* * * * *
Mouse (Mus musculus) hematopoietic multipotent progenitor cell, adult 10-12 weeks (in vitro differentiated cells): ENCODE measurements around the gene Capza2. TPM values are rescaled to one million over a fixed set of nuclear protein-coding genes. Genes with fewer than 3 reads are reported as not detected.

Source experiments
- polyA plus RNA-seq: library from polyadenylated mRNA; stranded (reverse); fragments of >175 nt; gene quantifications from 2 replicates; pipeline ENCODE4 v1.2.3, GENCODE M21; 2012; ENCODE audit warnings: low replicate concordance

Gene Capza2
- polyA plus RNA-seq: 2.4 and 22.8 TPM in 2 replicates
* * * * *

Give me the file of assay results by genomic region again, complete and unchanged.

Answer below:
Mouse (Mus musculus) hematopoietic multipotent progenitor cell, adult 10-12 weeks (in vitro differentiated cells): ENCODE measurements around the gene Capza2. TPM values are rescaled to one million over a fixed set of nuclear protein-coding genes. Genes with fewer than 3 reads are reported as not detected.

Source experiments
- polyA plus RNA-seq: library from polyadenylated mRNA; stranded (reverse); fragments of >175 nt; gene quantifications from 2 replicates; pipeline ENCODE4 v1.2.3, GENCODE M21; 2012; ENCODE audit warnings: low replicate concordance

Gene Capza2
- polyA plus RNA-seq: 2.4 and 22.8 TPM in 2 replicates